South Asians at greater risk of Covid infection, death than other communities in UK — Lancet

Representational image | A medical worker in PPE suit holds the door to a Covid-19 positive area, in the ICU at a hospital in Cambridge | Photo: Neil Hall | EPA via Bloomberg
Representational image | A medical worker in PPE suit holds the door to a Covid-19 positive area, in the ICU at a hospital in Cambridge | Photo: Neil Hall | EPA via Bloomberg

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New Delhi: The South Asian communities in the United Kingdom are more likely to get infected by Covid-19, become severely ill and even die than any other minority ethnic community during the second wave of the pandemic, a new paper in The Lancet stated. 

Even during the last wave in the country, which lasted from February to September 2020, minority ethnic groups were found to be at a higher risk of getting infected by the virus, getting hospitalised, being under intensive care, and eventually dying when compared to the white community. 

For example, a study of the Covid-19 deaths in the UK between March and May last year found that mortality rates were highest for the blacks. 

However, during the second wave from September to December 2020, all other minority ethnic groups have fared better, but not the south Asian communities.

While the reduced risk among blacks and mixed ethnic groups during the second wave has been encouraging, it has been noted with concern that an opposite trend emerged for South Asians, for whom the risk of more adverse Covid outcomes was increased in the second wave, the study, published on 30 April, noted.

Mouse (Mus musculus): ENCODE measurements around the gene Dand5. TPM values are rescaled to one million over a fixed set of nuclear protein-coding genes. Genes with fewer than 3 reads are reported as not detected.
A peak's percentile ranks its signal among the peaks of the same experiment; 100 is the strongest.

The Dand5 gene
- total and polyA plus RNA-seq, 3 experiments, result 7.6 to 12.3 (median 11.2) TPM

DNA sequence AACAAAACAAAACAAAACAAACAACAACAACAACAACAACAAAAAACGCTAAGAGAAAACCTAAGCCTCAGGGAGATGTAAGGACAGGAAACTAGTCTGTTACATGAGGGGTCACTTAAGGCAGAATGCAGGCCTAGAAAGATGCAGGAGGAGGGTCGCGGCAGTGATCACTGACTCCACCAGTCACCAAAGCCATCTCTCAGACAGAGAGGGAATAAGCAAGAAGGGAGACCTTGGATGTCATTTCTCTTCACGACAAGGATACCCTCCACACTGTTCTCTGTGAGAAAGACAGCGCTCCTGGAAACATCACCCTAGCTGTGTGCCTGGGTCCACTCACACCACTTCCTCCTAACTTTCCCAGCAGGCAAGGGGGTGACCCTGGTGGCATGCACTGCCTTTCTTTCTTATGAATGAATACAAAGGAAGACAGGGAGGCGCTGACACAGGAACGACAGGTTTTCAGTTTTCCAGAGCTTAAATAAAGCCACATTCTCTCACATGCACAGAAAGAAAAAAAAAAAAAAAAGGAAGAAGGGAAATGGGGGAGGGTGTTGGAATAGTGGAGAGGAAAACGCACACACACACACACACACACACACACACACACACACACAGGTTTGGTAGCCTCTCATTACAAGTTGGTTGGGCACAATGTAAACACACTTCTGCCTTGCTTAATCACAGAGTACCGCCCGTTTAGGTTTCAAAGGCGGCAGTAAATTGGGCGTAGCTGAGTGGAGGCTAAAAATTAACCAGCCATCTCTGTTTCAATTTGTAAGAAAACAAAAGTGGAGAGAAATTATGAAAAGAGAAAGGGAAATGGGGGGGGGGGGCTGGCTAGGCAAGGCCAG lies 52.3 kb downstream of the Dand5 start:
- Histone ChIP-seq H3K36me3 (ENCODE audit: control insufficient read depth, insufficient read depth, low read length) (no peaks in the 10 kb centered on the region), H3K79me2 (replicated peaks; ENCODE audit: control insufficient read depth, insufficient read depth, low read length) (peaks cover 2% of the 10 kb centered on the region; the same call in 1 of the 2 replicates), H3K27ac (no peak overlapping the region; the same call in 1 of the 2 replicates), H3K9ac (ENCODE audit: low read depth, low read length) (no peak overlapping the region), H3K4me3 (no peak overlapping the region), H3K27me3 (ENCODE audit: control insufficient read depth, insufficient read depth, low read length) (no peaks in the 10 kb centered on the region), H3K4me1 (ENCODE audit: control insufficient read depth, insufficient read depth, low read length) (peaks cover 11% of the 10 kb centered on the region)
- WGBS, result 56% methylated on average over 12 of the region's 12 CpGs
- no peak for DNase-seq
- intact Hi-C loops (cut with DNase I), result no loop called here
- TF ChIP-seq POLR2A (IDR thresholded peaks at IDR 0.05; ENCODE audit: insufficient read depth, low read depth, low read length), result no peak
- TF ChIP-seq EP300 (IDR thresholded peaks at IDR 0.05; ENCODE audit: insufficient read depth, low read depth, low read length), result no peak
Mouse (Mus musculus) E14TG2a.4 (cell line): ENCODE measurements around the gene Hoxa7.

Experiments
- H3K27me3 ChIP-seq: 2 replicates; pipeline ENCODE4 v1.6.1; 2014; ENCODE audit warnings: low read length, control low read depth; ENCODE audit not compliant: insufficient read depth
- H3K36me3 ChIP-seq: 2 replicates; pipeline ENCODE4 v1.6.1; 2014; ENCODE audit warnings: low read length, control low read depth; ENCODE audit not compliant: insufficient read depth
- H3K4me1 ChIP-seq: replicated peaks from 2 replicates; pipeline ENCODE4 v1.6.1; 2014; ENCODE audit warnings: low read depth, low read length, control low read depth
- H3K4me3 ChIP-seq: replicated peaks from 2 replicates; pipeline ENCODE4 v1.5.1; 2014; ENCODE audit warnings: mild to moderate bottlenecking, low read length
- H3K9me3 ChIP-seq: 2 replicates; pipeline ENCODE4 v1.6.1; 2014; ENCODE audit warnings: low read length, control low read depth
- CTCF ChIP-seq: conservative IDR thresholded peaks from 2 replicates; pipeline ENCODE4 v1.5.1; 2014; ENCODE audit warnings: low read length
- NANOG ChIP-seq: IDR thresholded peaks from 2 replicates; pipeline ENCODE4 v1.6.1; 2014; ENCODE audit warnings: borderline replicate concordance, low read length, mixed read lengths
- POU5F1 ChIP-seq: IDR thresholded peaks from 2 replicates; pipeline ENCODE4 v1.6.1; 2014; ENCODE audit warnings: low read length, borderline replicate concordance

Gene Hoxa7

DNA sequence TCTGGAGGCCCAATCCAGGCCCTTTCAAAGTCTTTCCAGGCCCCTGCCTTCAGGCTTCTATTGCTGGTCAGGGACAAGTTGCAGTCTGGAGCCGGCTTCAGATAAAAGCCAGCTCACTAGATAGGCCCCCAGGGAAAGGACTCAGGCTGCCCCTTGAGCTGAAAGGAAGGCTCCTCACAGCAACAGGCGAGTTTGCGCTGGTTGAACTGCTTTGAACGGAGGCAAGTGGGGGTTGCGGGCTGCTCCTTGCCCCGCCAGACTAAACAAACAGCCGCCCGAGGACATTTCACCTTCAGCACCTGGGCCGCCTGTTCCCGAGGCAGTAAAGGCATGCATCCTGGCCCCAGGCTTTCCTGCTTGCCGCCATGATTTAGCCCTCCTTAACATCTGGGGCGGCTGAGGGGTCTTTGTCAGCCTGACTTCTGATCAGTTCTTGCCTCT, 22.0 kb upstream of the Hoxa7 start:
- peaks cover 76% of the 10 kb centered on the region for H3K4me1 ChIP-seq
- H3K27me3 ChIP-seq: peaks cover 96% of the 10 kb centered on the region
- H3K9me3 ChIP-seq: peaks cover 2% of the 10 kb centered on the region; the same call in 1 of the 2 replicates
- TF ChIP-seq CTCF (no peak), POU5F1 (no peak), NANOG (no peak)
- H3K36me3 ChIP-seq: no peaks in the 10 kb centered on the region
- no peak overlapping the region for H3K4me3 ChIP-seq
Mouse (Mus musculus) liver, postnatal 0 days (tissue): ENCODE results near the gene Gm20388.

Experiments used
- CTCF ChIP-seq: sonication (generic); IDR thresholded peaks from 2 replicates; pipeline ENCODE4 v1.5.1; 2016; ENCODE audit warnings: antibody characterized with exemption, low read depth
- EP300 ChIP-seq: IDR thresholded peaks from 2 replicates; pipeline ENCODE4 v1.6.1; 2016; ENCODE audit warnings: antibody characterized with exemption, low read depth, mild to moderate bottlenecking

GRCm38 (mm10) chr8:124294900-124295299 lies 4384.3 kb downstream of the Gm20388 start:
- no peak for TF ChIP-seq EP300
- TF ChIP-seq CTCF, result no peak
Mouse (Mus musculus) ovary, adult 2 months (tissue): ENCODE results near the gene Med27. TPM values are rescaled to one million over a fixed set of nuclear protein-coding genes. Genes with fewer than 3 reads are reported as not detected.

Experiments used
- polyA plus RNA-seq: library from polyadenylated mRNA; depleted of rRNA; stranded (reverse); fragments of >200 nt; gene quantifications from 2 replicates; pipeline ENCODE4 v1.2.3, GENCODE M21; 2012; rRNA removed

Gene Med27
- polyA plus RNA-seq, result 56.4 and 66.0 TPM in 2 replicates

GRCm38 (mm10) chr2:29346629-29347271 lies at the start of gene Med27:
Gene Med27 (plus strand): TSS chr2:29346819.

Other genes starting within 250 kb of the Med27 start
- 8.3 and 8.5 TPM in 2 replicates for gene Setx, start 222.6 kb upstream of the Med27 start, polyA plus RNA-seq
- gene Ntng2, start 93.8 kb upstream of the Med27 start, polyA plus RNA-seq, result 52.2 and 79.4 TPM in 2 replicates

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Factors responsible

Among a range of factors responsible for the differential impact of the virus on south Asian communities, one is that more than any other community, South Asians (21 per cent according to the 2011 census) tend to live in multi-generational settings and households, the study said.

According to the authors of the study, other factors would include blood pressure, body weight and other underlying health conditions, along with socio-economic deprivation in the form of relatively limited access to healthcare, living in backward areas or having frontline jobs and greater occupational risk.

Stigma and underlying racism may have a role to play in why the virus is known to pose a greater risk on minorities, it has been argued earlier.

According to a report by Kevin Fenton, regional director at Public Health England, the experience of stigma, racism, discrimination and fear among ethnic minorities has made them more vulnerable.

The study goes on to argue that there is a pressing need to ensure that ethnic minorities get vaccinated, and the hesitancy among the groups is addressed and dispelled. 

“Unless direct measures are taken to increase vaccine confidence, differential vaccine uptake could further exacerbate health inequalities faced by minority ethnic groups compared with white groups,” the study said.  

(Edited by Debalina Dey)

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